13

I'm trying to obtain all possible matches from a string using regex with javascript. It appears that my method of doing this is not matching parts of the string that have already been matched.

Variables:

var string = 'A1B1Y:A1B2Y:A1B3Y:A1B4Z:A1B5Y:A1B6Y:A1B7Y:A1B8Z:A1B9Y:A1B10Y:A1B11Y';

var reg = /A[0-9]+B[0-9]+Y:A[0-9]+B[0-9]+Y/g;

Code:

var match = string.match(reg);

All matched results I get:

A1B1Y:A1B2Y
A1B5Y:A1B6Y
A1B9Y:A1B10Y

Matched results I want:

A1B1Y:A1B2Y
A1B2Y:A1B3Y
A1B5Y:A1B6Y
A1B6Y:A1B7Y
A1B9Y:A1B10Y
A1B10Y:A1B11Y

In my head, I want A1B1Y:A1B2Y to be a match along with A1B2Y:A1B3Y, even though A1B2Y in the string will need to be part of two matches.

  • A lookahead would get you the matches you want, but unfortunately it doesn't return the part of the lookahead. I haven't found a way to capture the lookahead with javascript. Maybe there is, don't know. Your regex with lookahead would be: var reg = /A[0-9]+B[0-9]+Y(?=:A[0-9]+B[0-9]+Y)/g; – Someone Feb 13 '13 at 21:19
  • @Mantriur: See my answer... – nhahtdh Feb 13 '13 at 21:22
  • Maybe string.split(":") and then looping over the array might give you a better result. – Bergi Feb 13 '13 at 21:23
  • @nhahtdh tried that with match(), but of course the lookahead is a separate capture. Duh! Beautiful answer. :-) – Someone Feb 13 '13 at 21:33
21

Without modifying your regex, you can set it to start matching at the beginning of the second half of the match after each match using .exec and manipulating the regex object's lastIndex property.

var string = 'A1B1Y:A1B2Y:A1B3Y:A1B4Z:A1B5Y:A1B6Y:A1B7Y:A1B8Z:A1B9Y:A1B10Y:A1B11Y';
var reg = /A[0-9]+B[0-9]+Y:A[0-9]+B[0-9]+Y/g;
var matches = [], found;
while (found = reg.exec(string)) {
    matches.push(found[0]);
    reg.lastIndex -= found[0].split(':')[1].length;
}

console.log(matches);
//["A1B1Y:A1B2Y", "A1B2Y:A1B3Y", "A1B5Y:A1B6Y", "A1B6Y:A1B7Y", "A1B9Y:A1B10Y", "A1B10Y:A1B11Y"]

Demo


As per Bergi's comment, you can also get the index of the last match and increment it by 1 so it instead of starting to match from the second half of the match onwards, it will start attempting to match from the second character of each match onwards:

reg.lastIndex = found.index+1;

Demo

The final outcome is the same. Though, Bergi's update has a little less code and performs slightly faster. =]

  • Worked, thanks! – Vinnie Cent Feb 13 '13 at 21:22
  • 2
    Nice, that's much better than lookahead, capturing groups etc. Btw, reg.lastIndex = found.index+1; should be enough and makes it expression-agnostic – Bergi Feb 13 '13 at 21:22
  • @VinnieCent No problem. =] Tick the V below the up/down arrows to mark it as accepted if it worked for you. Oh thanks Bergi, wasn't aware of that property. x] – Fabrício Matté Feb 13 '13 at 21:23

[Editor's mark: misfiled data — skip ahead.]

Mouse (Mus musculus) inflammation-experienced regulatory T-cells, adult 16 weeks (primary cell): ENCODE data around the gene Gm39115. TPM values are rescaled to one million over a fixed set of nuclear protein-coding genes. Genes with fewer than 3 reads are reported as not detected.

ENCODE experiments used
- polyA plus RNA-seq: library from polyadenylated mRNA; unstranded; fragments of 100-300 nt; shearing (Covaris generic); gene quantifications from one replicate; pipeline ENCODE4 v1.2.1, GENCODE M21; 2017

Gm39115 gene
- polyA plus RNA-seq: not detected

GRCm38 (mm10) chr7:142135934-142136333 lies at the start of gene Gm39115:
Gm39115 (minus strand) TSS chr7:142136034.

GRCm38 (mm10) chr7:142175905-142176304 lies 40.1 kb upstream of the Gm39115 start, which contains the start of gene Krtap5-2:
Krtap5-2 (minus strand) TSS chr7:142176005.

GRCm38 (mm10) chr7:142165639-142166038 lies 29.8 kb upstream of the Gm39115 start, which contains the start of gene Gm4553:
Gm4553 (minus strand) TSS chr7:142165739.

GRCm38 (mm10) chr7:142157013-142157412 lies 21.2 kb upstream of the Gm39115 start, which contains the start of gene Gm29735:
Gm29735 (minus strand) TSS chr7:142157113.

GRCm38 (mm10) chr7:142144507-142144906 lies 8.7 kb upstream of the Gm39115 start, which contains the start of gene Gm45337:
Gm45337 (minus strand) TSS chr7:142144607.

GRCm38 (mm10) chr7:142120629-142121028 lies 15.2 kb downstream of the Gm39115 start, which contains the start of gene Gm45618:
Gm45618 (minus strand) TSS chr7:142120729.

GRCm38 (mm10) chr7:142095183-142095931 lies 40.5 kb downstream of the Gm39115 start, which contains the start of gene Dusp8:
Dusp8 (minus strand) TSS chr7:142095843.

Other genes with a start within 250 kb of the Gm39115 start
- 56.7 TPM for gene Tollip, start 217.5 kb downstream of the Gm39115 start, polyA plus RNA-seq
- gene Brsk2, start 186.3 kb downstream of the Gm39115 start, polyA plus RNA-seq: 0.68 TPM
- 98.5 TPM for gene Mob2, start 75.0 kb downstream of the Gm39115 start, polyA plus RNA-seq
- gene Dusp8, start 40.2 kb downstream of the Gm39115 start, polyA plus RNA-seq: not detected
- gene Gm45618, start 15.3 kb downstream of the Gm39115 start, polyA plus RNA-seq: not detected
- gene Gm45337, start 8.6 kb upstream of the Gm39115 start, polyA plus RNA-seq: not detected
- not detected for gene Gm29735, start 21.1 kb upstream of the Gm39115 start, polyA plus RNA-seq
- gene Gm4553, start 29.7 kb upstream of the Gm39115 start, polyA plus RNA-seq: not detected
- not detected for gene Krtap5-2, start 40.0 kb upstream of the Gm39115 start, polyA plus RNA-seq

• 1
    I had to do reg.lastIndex = found.index+found[0].length; so it continues from the position right after the last match. – Jan Nov 20 '15 at 11:38
  • Note to self: this will not work if the global ("g") flag is not set for the RegExp. (new RegExp("foo", "g") or /foo/g) – RobertG Mar 1 '16 at 10:12
4

You cannot get the direct result from match, but it is possible to produce the result via RegExp.exec and with some modification to the regex:

var regex = /A[0-9]+B[0-9]+Y(?=(:A[0-9]+B[0-9]+Y))/g;
var input = 'A1B1Y:A1B2Y:A1B3Y:A1B4Z:A1B5Y:A1B6Y:A1B7Y:A1B8Z:A1B9Y:A1B10Y:A1B11Y'
var arr;
var results = [];

while ((arr = regex.exec(input)) !== null) {
    results.push(arr[0] + arr[1]);
}

I used zero-width positive look-ahead (?=pattern) in order not to consume the text, so that the overlapping portion can be rematched.

Actually, it is possible to abuse replace method to do achieve the same result:

var input = 'A1B1Y:A1B2Y:A1B3Y:A1B4Z:A1B5Y:A1B6Y:A1B7Y:A1B8Z:A1B9Y:A1B10Y:A1B11Y'
var results = [];

input.replace(/A[0-9]+B[0-9]+Y(?=(:A[0-9]+B[0-9]+Y))/g, function ($0, $1) {
    results.push($0 + $1);
    return '';
});

However, since it is replace, it does extra useless replacement work.

  • This also worked, thanks! – Vinnie Cent Feb 13 '13 at 21:22
3

Unfortunately, it's not quite as simple as a single string.match.

The reason is that you want overlapping matches, which the /g flag doesn't give you.

You could use lookahead:

var re = /A\d+B\d+Y(?=:A\d+B\d+Y)/g;

But now you get:

string.match(re); // ["A1B1Y", "A1B2Y", "A1B5Y", "A1B6Y", "A1B9Y", "A1B10Y"]

The reason is that lookahead is zero-width, meaning that it just says whether the pattern comes after what you're trying to match or not; it doesn't include it in the match.

You could use exec to try and grab what you want. If a regex has the /g flag, you can run exec repeatedly to get all the matches:

// using re from above to get the overlapping matches

var m;
var matches = [];
var re2 = /A\d+B\d+Y:A\d+B\d+Y/g; // make another regex to get what we need

while ((m = re.exec(string)) !== null) {
  // m is a match object, which has the index of the current match
  matches.push(string.substring(m.index).match(re2)[0]);
}

matches == [
  "A1B1Y:A1B2Y", 
  "A1B2Y:A1B3Y", 
  "A1B5Y:A1B6Y", 
  "A1B6Y:A1B7Y", 
  "A1B9Y:A1B10Y", 
  "A1B10Y:A1B11Y"
];

Here's a fiddle of this in action. Open up the console to see the results

Alternatively, you could split the original string on :, then loop through the resulting array, pulling out the the ones that match when array[i] and array[i+1] both match like you want.

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